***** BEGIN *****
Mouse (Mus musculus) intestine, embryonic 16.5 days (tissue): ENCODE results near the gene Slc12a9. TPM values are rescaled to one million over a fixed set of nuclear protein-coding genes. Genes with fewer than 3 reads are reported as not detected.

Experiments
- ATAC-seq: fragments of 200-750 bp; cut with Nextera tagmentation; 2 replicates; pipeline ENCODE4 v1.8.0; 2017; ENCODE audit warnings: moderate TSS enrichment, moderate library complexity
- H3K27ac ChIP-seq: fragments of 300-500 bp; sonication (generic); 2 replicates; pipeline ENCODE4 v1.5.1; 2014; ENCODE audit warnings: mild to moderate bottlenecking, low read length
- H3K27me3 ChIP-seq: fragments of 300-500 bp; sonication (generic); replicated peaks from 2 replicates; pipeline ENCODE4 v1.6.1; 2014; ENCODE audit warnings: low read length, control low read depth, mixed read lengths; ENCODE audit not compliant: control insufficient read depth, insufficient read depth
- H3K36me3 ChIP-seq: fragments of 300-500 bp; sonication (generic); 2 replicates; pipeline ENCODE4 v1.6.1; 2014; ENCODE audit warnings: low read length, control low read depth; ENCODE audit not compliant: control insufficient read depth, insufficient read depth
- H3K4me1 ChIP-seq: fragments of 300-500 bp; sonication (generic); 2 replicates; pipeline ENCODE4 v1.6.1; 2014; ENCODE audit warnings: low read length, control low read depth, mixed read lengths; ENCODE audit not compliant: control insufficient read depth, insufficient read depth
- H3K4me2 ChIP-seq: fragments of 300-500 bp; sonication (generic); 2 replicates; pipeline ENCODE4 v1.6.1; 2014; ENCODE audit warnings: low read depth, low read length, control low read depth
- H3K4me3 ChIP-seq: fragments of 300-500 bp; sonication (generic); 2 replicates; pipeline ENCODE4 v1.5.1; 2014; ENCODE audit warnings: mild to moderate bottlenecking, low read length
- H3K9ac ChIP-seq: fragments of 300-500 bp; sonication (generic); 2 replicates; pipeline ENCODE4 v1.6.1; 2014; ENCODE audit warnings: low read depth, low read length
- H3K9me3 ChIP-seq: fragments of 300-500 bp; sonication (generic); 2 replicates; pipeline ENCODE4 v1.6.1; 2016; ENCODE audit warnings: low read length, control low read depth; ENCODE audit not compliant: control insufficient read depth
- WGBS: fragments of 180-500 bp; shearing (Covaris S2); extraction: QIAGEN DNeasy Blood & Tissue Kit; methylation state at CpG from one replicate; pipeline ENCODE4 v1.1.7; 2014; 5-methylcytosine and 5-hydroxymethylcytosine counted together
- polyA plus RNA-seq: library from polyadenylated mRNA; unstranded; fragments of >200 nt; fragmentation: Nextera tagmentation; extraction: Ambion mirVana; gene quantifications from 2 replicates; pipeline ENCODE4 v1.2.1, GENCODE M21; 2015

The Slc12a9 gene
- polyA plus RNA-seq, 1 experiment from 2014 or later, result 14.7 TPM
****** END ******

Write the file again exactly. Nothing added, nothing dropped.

Mouse (Mus musculus) intestine, embryonic 16.5 days (tissue): ENCODE results near the gene Slc12a9. TPM values are rescaled to one million over a fixed set of nuclear protein-coding genes. Genes with fewer than 3 reads are reported as not detected.

Experiments
- ATAC-seq: fragments of 200-750 bp; cut with Nextera tagmentation; 2 replicates; pipeline ENCODE4 v1.8.0; 2017; ENCODE audit warnings: moderate TSS enrichment, moderate library complexity
- H3K27ac ChIP-seq: fragments of 300-500 bp; sonication (generic); 2 replicates; pipeline ENCODE4 v1.5.1; 2014; ENCODE audit warnings: mild to moderate bottlenecking, low read length
- H3K27me3 ChIP-seq: fragments of 300-500 bp; sonication (generic); replicated peaks from 2 replicates; pipeline ENCODE4 v1.6.1; 2014; ENCODE audit warnings: low read length, control low read depth, mixed read lengths; ENCODE audit not compliant: control insufficient read depth, insufficient read depth
- H3K36me3 ChIP-seq: fragments of 300-500 bp; sonication (generic); 2 replicates; pipeline ENCODE4 v1.6.1; 2014; ENCODE audit warnings: low read length, control low read depth; ENCODE audit not compliant: control insufficient read depth, insufficient read depth
- H3K4me1 ChIP-seq: fragments of 300-500 bp; sonication (generic); 2 replicates; pipeline ENCODE4 v1.6.1; 2014; ENCODE audit warnings: low read length, control low read depth, mixed read lengths; ENCODE audit not compliant: control insufficient read depth, insufficient read depth
- H3K4me2 ChIP-seq: fragments of 300-500 bp; sonication (generic); 2 replicates; pipeline ENCODE4 v1.6.1; 2014; ENCODE audit warnings: low read depth, low read length, control low read depth
- H3K4me3 ChIP-seq: fragments of 300-500 bp; sonication (generic); 2 replicates; pipeline ENCODE4 v1.5.1; 2014; ENCODE audit warnings: mild to moderate bottlenecking, low read length
- H3K9ac ChIP-seq: fragments of 300-500 bp; sonication (generic); 2 replicates; pipeline ENCODE4 v1.6.1; 2014; ENCODE audit warnings: low read depth, low read length
- H3K9me3 ChIP-seq: fragments of 300-500 bp; sonication (generic); 2 replicates; pipeline ENCODE4 v1.6.1; 2016; ENCODE audit warnings: low read length, control low read depth; ENCODE audit not compliant: control insufficient read depth
- WGBS: fragments of 180-500 bp; shearing (Covaris S2); extraction: QIAGEN DNeasy Blood & Tissue Kit; methylation state at CpG from one replicate; pipeline ENCODE4 v1.1.7; 2014; 5-methylcytosine and 5-hydroxymethylcytosine counted together
- polyA plus RNA-seq: library from polyadenylated mRNA; unstranded; fragments of >200 nt; fragmentation: Nextera tagmentation; extraction: Ambion mirVana; gene quantifications from 2 replicates; pipeline ENCODE4 v1.2.1, GENCODE M21; 2015

The Slc12a9 gene
- polyA plus RNA-seq, 1 experiment from 2014 or later, result 14.7 TPM